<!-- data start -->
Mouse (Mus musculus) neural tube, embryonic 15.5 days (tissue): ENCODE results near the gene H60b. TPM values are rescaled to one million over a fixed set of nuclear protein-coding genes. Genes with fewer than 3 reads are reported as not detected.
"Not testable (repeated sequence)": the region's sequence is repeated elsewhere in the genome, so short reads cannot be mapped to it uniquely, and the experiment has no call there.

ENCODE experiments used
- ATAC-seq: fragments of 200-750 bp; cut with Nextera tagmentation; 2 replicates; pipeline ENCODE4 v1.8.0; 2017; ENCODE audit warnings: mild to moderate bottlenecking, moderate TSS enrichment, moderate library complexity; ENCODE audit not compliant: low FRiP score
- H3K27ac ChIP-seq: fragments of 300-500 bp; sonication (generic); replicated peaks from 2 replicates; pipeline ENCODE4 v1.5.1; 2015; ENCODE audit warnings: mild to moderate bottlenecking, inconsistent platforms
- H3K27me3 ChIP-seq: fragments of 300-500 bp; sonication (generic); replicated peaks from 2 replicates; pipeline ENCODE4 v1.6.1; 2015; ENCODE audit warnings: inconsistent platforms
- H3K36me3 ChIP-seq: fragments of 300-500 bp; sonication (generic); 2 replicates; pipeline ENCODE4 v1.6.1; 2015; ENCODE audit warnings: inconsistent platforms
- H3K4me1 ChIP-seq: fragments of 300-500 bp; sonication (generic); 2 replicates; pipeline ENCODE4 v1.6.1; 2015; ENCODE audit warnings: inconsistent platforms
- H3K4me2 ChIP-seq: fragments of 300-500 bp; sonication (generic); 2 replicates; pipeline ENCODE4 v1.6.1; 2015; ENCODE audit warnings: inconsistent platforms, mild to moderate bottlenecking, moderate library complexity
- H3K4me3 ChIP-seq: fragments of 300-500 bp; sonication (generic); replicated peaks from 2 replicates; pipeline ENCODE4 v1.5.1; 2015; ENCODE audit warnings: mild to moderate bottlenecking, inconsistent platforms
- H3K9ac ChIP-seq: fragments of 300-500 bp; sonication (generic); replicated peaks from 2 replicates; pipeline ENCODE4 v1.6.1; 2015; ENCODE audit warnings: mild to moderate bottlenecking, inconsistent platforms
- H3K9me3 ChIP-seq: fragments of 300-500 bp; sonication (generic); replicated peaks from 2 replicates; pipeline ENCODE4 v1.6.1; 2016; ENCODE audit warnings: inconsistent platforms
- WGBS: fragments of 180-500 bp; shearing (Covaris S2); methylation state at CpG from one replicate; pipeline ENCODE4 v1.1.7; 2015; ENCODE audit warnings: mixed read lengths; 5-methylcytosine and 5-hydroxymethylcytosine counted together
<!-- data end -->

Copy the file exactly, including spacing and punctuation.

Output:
Mouse (Mus musculus) neural tube, embryonic 15.5 days (tissue): ENCODE results near the gene H60b. TPM values are rescaled to one million over a fixed set of nuclear protein-coding genes. Genes with fewer than 3 reads are reported as not detected.
"Not testable (repeated sequence)": the region's sequence is repeated elsewhere in the genome, so short reads cannot be mapped to it uniquely, and the experiment has no call there.

ENCODE experiments used
- ATAC-seq: fragments of 200-750 bp; cut with Nextera tagmentation; 2 replicates; pipeline ENCODE4 v1.8.0; 2017; ENCODE audit warnings: mild to moderate bottlenecking, moderate TSS enrichment, moderate library complexity; ENCODE audit not compliant: low FRiP score
- H3K27ac ChIP-seq: fragments of 300-500 bp; sonication (generic); replicated peaks from 2 replicates; pipeline ENCODE4 v1.5.1; 2015; ENCODE audit warnings: mild to moderate bottlenecking, inconsistent platforms
- H3K27me3 ChIP-seq: fragments of 300-500 bp; sonication (generic); replicated peaks from 2 replicates; pipeline ENCODE4 v1.6.1; 2015; ENCODE audit warnings: inconsistent platforms
- H3K36me3 ChIP-seq: fragments of 300-500 bp; sonication (generic); 2 replicates; pipeline ENCODE4 v1.6.1; 2015; ENCODE audit warnings: inconsistent platforms
- H3K4me1 ChIP-seq: fragments of 300-500 bp; sonication (generic); 2 replicates; pipeline ENCODE4 v1.6.1; 2015; ENCODE audit warnings: inconsistent platforms
- H3K4me2 ChIP-seq: fragments of 300-500 bp; sonication (generic); 2 replicates; pipeline ENCODE4 v1.6.1; 2015; ENCODE audit warnings: inconsistent platforms, mild to moderate bottlenecking, moderate library complexity
- H3K4me3 ChIP-seq: fragments of 300-500 bp; sonication (generic); replicated peaks from 2 replicates; pipeline ENCODE4 v1.5.1; 2015; ENCODE audit warnings: mild to moderate bottlenecking, inconsistent platforms
- H3K9ac ChIP-seq: fragments of 300-500 bp; sonication (generic); replicated peaks from 2 replicates; pipeline ENCODE4 v1.6.1; 2015; ENCODE audit warnings: mild to moderate bottlenecking, inconsistent platforms
- H3K9me3 ChIP-seq: fragments of 300-500 bp; sonication (generic); replicated peaks from 2 replicates; pipeline ENCODE4 v1.6.1; 2016; ENCODE audit warnings: inconsistent platforms
- WGBS: fragments of 180-500 bp; shearing (Covaris S2); methylation state at CpG from one replicate; pipeline ENCODE4 v1.1.7; 2015; ENCODE audit warnings: mixed read lengths; 5-methylcytosine and 5-hydroxymethylcytosine counted together